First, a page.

help you with your query today.

IMHO, the only workable solution to handle heterogeneous JSON with null or 
missing fields is to tell each reader the type of the missing columns so that 
those readers can create columns of that type.

A partial solution is the one that Ted suggested: have readers create a 
"DontKnow" column type, then modify each of a dozen operators to merge columns 
of type X/X, X/DontKnow and DontKnow/DontKnow. Might work, but we'd need a 
volunteer to implement such a sweeping change; it is a non-trivial exercise.

The solution is partial: it still does not solve the {a: 10}, {a: 10.1} problem 
(which currently fails the reader). Nor does it solve the problem of what to 
return to the JDBC/ODBC driver if the column never appears in some queries, and 
so the type is X when the column appears, but DontKnow when it does not appear: 
all clients would need to be ready for a column that is, say, an INT some 
times, and DontKnow other times. Most BI tools can't handle this.

So, although it is an old school concept, and frowned upon in Drill, declaring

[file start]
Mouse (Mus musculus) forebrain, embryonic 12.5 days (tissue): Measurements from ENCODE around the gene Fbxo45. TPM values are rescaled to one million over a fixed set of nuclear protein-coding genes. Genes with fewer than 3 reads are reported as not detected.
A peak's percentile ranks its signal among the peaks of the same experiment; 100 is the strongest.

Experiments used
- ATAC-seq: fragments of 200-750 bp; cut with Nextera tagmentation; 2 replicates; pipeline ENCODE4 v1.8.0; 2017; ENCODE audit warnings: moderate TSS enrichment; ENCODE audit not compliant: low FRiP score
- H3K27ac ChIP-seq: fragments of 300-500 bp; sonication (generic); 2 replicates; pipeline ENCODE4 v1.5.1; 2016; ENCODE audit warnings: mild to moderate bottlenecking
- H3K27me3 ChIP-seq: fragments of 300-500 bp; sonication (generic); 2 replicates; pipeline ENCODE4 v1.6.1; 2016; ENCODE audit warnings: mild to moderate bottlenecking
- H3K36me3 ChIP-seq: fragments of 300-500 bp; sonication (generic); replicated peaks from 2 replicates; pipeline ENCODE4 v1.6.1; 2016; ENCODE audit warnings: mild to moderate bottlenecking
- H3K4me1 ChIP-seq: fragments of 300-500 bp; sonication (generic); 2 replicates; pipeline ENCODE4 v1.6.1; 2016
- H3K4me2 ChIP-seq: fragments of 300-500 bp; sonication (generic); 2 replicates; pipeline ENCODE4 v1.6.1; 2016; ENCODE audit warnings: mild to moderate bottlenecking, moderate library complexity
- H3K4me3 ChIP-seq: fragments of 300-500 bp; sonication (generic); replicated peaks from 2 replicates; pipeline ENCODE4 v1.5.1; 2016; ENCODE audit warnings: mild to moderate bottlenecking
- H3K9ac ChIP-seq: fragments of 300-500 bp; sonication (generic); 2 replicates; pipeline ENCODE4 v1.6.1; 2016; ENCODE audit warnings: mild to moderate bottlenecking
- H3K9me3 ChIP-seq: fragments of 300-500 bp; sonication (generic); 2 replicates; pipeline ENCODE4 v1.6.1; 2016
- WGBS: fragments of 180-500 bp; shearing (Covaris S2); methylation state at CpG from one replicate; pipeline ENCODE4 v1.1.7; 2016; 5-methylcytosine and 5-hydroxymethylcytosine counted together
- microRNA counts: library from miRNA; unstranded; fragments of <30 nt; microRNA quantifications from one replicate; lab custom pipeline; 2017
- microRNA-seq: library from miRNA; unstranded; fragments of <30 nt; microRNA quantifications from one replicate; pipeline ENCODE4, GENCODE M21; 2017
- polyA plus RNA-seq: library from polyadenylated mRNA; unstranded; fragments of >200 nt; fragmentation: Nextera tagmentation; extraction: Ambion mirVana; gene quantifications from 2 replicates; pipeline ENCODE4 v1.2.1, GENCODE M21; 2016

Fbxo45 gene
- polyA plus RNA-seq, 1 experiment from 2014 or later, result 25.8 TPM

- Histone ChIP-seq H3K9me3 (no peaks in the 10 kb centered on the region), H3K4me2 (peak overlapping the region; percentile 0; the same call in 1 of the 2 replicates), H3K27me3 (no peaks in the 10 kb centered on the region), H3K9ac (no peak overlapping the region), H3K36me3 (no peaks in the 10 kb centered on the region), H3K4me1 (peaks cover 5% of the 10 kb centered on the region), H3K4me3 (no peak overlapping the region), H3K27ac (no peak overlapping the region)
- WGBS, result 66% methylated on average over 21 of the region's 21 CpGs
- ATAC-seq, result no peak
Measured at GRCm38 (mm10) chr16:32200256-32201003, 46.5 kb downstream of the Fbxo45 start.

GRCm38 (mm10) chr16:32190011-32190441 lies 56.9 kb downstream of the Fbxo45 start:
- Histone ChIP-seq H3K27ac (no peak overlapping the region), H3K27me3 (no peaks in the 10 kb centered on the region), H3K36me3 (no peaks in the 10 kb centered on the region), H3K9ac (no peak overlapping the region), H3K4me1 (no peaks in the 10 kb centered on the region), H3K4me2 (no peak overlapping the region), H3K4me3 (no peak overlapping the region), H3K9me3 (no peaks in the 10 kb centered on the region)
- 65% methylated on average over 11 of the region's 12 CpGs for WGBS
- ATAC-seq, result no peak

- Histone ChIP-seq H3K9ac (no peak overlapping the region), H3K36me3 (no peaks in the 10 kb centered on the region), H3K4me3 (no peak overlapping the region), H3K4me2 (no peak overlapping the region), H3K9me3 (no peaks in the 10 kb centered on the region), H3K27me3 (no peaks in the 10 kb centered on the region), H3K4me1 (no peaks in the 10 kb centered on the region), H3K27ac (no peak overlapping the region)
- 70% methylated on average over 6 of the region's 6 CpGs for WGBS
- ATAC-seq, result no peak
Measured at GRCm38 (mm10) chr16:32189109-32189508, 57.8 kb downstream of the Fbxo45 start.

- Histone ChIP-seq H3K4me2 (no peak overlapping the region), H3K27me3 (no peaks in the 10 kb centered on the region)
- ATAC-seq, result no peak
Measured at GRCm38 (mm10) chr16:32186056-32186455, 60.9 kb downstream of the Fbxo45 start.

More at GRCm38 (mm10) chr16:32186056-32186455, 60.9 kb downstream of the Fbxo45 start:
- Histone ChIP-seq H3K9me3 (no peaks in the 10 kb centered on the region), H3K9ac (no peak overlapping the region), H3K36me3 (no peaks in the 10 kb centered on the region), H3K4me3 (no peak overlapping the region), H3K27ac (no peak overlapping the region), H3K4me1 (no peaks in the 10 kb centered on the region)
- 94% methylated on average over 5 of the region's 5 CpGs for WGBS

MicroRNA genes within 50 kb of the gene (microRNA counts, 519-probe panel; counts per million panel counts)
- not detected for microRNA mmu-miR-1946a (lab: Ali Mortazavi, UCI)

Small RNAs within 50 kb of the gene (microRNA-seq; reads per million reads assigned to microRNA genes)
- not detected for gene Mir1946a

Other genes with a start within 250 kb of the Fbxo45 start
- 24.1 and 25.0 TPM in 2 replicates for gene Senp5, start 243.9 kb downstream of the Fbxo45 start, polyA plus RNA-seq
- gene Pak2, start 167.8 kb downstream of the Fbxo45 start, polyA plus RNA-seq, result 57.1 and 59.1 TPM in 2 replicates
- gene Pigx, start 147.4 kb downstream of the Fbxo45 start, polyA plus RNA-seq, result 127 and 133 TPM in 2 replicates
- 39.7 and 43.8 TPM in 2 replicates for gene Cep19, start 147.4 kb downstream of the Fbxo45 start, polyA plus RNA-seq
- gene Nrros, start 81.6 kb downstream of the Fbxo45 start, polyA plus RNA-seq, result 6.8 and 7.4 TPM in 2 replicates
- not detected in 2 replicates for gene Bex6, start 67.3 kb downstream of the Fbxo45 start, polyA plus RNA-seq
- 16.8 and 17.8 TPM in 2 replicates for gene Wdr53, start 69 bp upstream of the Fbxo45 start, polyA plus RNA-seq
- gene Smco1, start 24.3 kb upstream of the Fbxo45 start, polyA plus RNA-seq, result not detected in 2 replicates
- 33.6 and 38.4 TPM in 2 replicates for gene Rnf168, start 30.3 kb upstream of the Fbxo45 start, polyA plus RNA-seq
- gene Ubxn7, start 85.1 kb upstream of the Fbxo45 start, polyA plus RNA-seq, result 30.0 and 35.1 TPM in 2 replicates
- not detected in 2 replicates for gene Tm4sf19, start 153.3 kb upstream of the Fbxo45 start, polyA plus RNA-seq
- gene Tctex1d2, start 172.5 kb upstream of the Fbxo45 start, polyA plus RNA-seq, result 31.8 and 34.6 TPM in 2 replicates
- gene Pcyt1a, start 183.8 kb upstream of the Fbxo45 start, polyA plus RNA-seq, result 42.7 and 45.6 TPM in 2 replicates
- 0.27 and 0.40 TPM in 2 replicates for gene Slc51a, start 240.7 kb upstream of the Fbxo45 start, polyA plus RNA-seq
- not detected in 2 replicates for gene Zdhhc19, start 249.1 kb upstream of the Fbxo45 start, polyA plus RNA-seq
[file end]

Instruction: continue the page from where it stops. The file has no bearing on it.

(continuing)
a schema is the simplest, most reliable solution to ensure that all parts of 
the pipeline (including the client) agree on data types. (Using a schema need 
not imply using the Hive Metastore, which has its own issues; the schema could 
be in a file...) Of course, Drill does not yet support a schema for JSON, so 
this is only a theoretical discussion for Drill...

- Paul

[1] https://drill.apache.org/docs/data-type-functions/


    On Thursday, September 19, 2019, 10:19:58 PM PDT, Sebastian Fischmeister 
<sfisc...@uwaterloo.ca> wrote:  
 I was hoping to use Drill to aggregate information across a heterogeneous set 
of JSON files. With a defined schema, I could go to an RDBMS.

The function sqlType() doesn't seem to exist in Drill. I also found no 
reference to it in the manual. Also the function isNull(), which you mentioned, 
doesn't seem to exist.

This also doesn't work: WHERE yourtag like '%foo%'. The idea was to just see 
whether the map as json-string contains the name. Casting yourtag to a string 
doesn't work either.

I would need some function to test whether 'yourtag.foo' exists regardless of 
whether 'yourtag' or 'yourtag.foo' exits; and yourtag is a MAP type.


Paul Rogers <par0...@yahoo.com> writes:

> Hi Sebastian,
> The nested map is a very hard case! Without a schema, there is no way for the 
> reader of a.json to know it should create a map. Even if some part of Drill 
> were to infer that `yourtag` is a map, nothing would figure out the name and